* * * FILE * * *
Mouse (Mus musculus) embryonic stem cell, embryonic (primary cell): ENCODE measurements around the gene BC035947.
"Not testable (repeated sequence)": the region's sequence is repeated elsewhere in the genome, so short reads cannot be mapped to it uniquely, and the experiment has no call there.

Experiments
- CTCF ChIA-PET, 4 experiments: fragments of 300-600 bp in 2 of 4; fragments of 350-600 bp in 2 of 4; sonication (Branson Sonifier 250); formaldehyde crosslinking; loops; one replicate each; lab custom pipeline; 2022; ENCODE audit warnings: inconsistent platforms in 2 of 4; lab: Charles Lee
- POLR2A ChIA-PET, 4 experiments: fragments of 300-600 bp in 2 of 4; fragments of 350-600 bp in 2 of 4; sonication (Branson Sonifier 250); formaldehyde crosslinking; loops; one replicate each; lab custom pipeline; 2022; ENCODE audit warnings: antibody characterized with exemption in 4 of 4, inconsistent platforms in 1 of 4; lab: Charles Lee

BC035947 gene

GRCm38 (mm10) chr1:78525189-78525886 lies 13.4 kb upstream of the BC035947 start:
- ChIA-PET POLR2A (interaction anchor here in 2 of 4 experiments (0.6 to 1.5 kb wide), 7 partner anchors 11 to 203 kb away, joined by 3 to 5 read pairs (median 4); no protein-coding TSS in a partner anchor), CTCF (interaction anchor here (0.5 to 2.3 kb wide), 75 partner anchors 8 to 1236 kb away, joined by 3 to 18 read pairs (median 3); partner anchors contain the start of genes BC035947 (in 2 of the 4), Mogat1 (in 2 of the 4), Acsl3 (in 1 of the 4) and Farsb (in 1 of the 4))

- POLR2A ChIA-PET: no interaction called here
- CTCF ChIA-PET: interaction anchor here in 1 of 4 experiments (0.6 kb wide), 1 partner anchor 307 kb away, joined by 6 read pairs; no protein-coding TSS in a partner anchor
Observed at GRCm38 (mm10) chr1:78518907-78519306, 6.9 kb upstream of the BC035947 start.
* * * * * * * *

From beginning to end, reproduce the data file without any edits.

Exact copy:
Mouse (Mus musculus) embryonic stem cell, embryonic (primary cell): ENCODE measurements around the gene BC035947.
"Not testable (repeated sequence)": the region's sequence is repeated elsewhere in the genome, so short reads cannot be mapped to it uniquely, and the experiment has no call there.

Experiments
- CTCF ChIA-PET, 4 experiments: fragments of 300-600 bp in 2 of 4; fragments of 350-600 bp in 2 of 4; sonication (Branson Sonifier 250); formaldehyde crosslinking; loops; one replicate each; lab custom pipeline; 2022; ENCODE audit warnings: inconsistent platforms in 2 of 4; lab: Charles Lee
- POLR2A ChIA-PET, 4 experiments: fragments of 300-600 bp in 2 of 4; fragments of 350-600 bp in 2 of 4; sonication (Branson Sonifier 250); formaldehyde crosslinking; loops; one replicate each; lab custom pipeline; 2022; ENCODE audit warnings: antibody characterized with exemption in 4 of 4, inconsistent platforms in 1 of 4; lab: Charles Lee

BC035947 gene

GRCm38 (mm10) chr1:78525189-78525886 lies 13.4 kb upstream of the BC035947 start:
- ChIA-PET POLR2A (interaction anchor here in 2 of 4 experiments (0.6 to 1.5 kb wide), 7 partner anchors 11 to 203 kb away, joined by 3 to 5 read pairs (median 4); no protein-coding TSS in a partner anchor), CTCF (interaction anchor here (0.5 to 2.3 kb wide), 75 partner anchors 8 to 1236 kb away, joined by 3 to 18 read pairs (median 3); partner anchors contain the start of genes BC035947 (in 2 of the 4), Mogat1 (in 2 of the 4), Acsl3 (in 1 of the 4) and Farsb (in 1 of the 4))

- POLR2A ChIA-PET: no interaction called here
- CTCF ChIA-PET: interaction anchor here in 1 of 4 experiments (0.6 kb wide), 1 partner anchor 307 kb away, joined by 6 read pairs; no protein-coding TSS in a partner anchor
Observed at GRCm38 (mm10) chr1:78518907-78519306, 6.9 kb upstream of the BC035947 start.